The argument which naturally follows is this: Does this mean that the murderer and the thief, for example, are as “good” as anyone else? If all of us are morally equal at root because we all equally exist, what difference then does it make what a person does with his existence? How can we judge the murderer and the thief as evil if the plumb line for moral value is simply existing.

Here is the answer: The murderer and the thief have, by their choices and actions, utterly rejected themselves…that is, they have rejected their own existence as Self. In doing this, they no longer have meaning nor purpose, and thus can have no value.

Let me try to explain.

By violating the life and property of their fellow human beings they have forfeited all of their existential value by declaring, implicitly or explicitly, that such value is a lie. In other words, he who commits murder and theft rejects, first and foremost, their own individuality, and by this, their own fundamental worth. Having utterly devalued themselves, and so stripped themselves of any rational meaning and purpose to anyone or anything else, the criminal forces others to deal with him as a rank existential aberration—an object threat to individuality, not an expression of it. In other words, once the criminal rejects his own existence by engaging in theft or murder, he can be of no meaning, purpose, or value to others, and thus others have a moral right (and a moral obligation) to restrain him, and if needs must, eliminate him. To boil it down to a simplistic metaphor: If the glass refuses to hold water, then it has become nothing to me, an I shall throw it away.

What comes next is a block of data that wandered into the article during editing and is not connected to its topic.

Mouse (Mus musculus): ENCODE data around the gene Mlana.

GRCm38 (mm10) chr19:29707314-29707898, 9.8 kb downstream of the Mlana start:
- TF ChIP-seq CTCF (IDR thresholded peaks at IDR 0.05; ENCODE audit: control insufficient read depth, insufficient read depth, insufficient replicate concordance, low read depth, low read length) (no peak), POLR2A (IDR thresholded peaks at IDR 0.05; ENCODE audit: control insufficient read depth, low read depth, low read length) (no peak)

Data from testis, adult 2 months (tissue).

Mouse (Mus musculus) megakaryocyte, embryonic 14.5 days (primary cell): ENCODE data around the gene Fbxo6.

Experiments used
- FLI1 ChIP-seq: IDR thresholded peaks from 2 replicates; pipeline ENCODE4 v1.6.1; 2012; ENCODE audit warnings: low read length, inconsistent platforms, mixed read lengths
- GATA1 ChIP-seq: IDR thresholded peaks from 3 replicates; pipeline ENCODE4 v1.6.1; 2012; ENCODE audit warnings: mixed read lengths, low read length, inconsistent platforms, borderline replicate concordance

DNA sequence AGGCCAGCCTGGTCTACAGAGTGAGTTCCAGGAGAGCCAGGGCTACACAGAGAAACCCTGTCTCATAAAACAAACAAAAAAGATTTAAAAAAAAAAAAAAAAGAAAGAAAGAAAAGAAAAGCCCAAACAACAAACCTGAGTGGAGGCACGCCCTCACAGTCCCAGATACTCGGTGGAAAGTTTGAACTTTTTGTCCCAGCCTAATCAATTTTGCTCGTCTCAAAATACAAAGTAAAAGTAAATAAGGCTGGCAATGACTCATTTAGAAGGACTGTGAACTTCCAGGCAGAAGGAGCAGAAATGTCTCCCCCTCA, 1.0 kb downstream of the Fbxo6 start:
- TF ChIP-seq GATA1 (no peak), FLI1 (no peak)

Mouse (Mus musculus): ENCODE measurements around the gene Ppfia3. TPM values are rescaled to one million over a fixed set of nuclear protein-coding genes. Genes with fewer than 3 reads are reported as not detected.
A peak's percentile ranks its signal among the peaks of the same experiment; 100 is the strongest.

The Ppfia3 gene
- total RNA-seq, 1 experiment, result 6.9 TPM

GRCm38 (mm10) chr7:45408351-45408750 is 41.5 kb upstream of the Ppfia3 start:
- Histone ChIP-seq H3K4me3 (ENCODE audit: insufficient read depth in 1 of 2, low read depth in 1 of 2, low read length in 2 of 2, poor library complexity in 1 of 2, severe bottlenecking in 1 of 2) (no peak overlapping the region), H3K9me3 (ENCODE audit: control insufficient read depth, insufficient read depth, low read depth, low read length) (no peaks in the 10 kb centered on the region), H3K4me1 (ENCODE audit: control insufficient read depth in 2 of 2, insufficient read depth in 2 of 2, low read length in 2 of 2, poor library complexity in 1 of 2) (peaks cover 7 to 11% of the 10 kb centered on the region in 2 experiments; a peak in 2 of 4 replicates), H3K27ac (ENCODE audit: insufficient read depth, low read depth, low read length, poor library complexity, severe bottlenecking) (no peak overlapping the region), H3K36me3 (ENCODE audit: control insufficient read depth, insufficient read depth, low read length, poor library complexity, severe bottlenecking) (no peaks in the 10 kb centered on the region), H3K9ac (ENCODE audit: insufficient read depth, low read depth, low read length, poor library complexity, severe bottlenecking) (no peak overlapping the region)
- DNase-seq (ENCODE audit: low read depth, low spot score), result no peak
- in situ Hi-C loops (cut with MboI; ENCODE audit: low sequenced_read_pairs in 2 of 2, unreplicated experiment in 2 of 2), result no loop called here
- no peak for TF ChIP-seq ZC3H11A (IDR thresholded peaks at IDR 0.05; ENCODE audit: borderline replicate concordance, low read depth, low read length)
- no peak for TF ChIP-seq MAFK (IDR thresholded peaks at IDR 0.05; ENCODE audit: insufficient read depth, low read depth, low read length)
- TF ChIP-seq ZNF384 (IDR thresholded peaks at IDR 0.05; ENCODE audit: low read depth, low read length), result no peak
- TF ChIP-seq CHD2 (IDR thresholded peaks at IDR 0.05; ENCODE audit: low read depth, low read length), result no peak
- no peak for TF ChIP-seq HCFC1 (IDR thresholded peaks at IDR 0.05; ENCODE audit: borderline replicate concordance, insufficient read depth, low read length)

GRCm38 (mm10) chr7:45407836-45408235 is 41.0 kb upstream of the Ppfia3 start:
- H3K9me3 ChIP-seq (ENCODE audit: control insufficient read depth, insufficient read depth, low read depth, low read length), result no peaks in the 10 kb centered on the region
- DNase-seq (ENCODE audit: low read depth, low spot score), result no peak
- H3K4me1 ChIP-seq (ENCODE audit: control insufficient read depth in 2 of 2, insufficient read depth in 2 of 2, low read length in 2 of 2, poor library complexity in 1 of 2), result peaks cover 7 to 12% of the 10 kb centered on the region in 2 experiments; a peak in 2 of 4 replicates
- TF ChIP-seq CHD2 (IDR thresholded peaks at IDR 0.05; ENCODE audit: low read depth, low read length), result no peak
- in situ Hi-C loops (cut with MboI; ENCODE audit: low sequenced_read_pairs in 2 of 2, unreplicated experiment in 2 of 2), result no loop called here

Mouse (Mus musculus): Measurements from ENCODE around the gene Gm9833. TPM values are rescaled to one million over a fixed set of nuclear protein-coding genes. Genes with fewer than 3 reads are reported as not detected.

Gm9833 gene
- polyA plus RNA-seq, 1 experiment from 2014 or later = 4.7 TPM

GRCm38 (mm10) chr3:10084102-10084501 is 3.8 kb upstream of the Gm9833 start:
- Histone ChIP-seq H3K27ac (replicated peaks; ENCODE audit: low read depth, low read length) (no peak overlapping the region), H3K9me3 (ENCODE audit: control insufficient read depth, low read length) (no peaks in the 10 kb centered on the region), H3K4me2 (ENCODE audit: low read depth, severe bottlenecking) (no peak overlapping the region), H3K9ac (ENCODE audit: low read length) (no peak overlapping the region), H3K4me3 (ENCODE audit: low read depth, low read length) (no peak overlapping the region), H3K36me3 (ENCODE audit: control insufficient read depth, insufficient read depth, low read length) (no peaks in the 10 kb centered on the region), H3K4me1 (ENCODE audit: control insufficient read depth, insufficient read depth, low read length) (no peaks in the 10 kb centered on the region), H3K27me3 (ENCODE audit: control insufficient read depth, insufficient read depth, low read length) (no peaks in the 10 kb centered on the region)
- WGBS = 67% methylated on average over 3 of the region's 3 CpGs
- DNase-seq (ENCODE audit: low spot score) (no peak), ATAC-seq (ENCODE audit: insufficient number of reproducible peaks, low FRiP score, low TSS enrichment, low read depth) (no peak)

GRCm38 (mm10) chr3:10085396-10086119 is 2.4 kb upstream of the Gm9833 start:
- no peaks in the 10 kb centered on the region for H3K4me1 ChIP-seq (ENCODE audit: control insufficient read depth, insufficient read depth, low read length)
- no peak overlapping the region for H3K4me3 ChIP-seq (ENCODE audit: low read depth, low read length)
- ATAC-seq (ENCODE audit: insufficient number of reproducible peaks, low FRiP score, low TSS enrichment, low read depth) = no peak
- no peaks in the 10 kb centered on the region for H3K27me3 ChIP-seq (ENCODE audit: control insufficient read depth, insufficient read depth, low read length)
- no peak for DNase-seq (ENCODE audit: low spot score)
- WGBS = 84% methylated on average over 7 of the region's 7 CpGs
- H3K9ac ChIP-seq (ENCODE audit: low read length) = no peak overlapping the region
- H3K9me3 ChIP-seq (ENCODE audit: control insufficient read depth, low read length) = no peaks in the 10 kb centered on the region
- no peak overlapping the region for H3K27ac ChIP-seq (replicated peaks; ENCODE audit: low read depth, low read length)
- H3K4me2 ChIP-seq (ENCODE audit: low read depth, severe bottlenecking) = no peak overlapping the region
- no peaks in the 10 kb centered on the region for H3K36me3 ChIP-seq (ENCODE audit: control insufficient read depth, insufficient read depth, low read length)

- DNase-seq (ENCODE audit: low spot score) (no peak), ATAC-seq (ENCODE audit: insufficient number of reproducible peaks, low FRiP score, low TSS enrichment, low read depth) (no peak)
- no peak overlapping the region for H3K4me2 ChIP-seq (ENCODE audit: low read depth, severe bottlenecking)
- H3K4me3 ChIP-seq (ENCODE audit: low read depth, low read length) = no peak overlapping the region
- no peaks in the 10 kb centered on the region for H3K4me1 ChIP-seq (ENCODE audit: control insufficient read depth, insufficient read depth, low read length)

There is much more to be said about this, but I will move on to the main point of this article.